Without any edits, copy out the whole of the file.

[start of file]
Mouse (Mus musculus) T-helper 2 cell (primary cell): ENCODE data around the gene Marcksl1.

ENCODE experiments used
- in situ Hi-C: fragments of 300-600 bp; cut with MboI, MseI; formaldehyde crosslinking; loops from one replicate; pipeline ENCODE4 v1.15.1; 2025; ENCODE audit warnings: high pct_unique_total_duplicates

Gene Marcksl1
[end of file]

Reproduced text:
Mouse (Mus musculus) T-helper 2 cell (primary cell): ENCODE data around the gene Marcksl1.

ENCODE experiments used
- in situ Hi-C: fragments of 300-600 bp; cut with MboI, MseI; formaldehyde crosslinking; loops from one replicate; pipeline ENCODE4 v1.15.1; 2025; ENCODE audit warnings: high pct_unique_total_duplicates

Gene Marcksl1